In the past, I’ve blogged about warnings of eminent disaster that owe their presence almost completely to geography: one of the nation’s busiest airports is replete with signs encouraging visitors to take shelter in the restrooms in the event of a tornado. Most Chicagoans (and most Midwesterners in general) know from a very young age that, if a basement is not available when those municipal alarms go off without warning, the next best options are the typically windowless, reinforced walls of a bathroom and (if possible) its shower. But O’Hare International Airport (ORD) greets tends of thousands of visitors each day who are unfamiliar with safety protocol during cyclone level winds: after all, the majority of tornados take place in the eastern half of the United States, not just within the context of the country, but in the world overall. I’ll never forget the statistic I learned many years ago that only 20% of the world’s tornadoes take place in other countries beyond the U.S.—and someday I’ll do the research to cite that stat. How much do we want to bet that up to half of that remaining 20% is in Canada?
Now, nearly two thousand miles away from ORD, we witness an alert for another disaster.Nothing too profound about this one. This warning, from the harbor of Florence, Oregon, a town right off the Pacific Coast Highway about halfway up the state, captures it effectively. Not only is Florence coastal, but its part of the massive Cascadia Subduction Zone, a fault line almost as large as San Andreas but a lot less famous, primarily because it’s historically less seismically active and hosted far less of a vulnerable population. But the 600 miles of Pacific Northwest coast—stretching from Mendocino Bay in California up to Vancouver Island in British Columbia—must remain consistently aware of the threat.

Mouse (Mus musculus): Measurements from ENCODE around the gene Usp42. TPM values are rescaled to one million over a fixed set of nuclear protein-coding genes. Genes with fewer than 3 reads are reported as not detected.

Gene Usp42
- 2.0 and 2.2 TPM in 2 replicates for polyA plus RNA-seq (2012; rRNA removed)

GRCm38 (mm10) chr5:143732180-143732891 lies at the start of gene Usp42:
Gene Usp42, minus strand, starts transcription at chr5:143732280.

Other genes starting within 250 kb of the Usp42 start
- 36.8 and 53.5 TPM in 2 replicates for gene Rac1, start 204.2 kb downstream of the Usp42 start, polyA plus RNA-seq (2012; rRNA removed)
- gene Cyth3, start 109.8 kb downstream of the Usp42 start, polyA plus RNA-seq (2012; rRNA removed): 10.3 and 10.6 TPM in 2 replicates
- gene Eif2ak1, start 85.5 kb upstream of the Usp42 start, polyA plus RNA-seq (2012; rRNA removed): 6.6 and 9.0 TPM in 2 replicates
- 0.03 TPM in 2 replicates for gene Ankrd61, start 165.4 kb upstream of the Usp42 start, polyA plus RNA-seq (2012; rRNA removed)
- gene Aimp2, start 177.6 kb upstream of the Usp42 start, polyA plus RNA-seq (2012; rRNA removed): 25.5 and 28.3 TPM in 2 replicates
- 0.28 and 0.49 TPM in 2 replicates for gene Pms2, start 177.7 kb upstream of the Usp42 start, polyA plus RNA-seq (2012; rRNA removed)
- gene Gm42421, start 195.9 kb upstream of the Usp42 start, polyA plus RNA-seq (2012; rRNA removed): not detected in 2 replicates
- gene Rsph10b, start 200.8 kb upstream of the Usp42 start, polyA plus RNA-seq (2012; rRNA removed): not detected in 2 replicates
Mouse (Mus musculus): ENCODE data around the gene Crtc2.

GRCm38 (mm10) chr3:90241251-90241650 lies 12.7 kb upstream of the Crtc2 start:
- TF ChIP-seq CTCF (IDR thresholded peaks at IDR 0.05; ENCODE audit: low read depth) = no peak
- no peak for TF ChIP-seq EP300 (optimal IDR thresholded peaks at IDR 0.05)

That said—and I welcome someone with more information to correct me—the seismology that spawns a potential tsunami is far removed from the ground upon which I took these photos. Since underwater tectonic shifts are the primary instigator of a tsunami, it’s probably that that plates that create the Cascadia Subduction Zone remain a threat to Florence, but the fault would have to occur out in the Pacific to trigger the sort of massive wave activity that could decimate this town.
Florence is serious about it. Signs are everywhere.The fact that such a map, with elaborate details of the threat zones based upon on tsunami simulations, sits squarely on the boardwalk should reveal exactly the level of awareness this town wishes to promote. Is it necessary? Probably. Though not at the scale of ORD, Florence still hosts lots of visitors: it’s a revived village with an impeccably preserved commercial core.Florence is hardly teeming with tourists on a chilly November afternoon, but it’s obviously popular during the warmer weather. No doubt many of Florence’s guests have no idea what sort of threat a tsunami poses. Equally likely: more than a few of who come from tornado country. If you hear those sirens, it’s probably best to heed the signs and take cover—just don’t flee to the nearest restroom.